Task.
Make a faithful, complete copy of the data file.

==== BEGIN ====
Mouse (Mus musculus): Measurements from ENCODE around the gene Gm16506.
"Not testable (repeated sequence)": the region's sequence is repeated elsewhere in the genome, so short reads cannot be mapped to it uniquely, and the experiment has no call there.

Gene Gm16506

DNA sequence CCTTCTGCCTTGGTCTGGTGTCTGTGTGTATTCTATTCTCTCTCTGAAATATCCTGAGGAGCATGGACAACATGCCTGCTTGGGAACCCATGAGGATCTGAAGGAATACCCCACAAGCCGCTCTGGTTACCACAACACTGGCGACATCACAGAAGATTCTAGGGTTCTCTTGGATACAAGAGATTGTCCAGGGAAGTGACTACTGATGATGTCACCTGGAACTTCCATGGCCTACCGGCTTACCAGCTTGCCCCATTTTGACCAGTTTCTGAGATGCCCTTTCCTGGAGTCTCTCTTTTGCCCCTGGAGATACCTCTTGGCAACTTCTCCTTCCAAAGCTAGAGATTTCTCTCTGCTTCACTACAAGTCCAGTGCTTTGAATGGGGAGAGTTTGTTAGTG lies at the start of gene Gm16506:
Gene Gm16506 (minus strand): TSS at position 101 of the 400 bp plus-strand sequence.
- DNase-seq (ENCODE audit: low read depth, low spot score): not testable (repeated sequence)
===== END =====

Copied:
Mouse (Mus musculus): Measurements from ENCODE around the gene Gm16506.
"Not testable (repeated sequence)": the region's sequence is repeated elsewhere in the genome, so short reads cannot be mapped to it uniquely, and the experiment has no call there.

Gene Gm16506

DNA sequence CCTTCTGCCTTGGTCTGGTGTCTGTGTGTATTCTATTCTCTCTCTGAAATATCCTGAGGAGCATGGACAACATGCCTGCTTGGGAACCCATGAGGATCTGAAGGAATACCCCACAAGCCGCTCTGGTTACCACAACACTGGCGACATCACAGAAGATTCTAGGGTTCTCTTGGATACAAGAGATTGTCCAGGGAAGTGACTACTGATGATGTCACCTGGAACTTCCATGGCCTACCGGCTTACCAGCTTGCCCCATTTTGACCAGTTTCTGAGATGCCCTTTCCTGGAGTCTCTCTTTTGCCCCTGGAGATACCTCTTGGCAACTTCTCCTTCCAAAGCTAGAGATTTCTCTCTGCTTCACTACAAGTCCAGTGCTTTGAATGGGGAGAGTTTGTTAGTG lies at the start of gene Gm16506:
Gene Gm16506 (minus strand): TSS at position 101 of the 400 bp plus-strand sequence.
- DNase-seq (ENCODE audit: low read depth, low spot score): not testable (repeated sequence)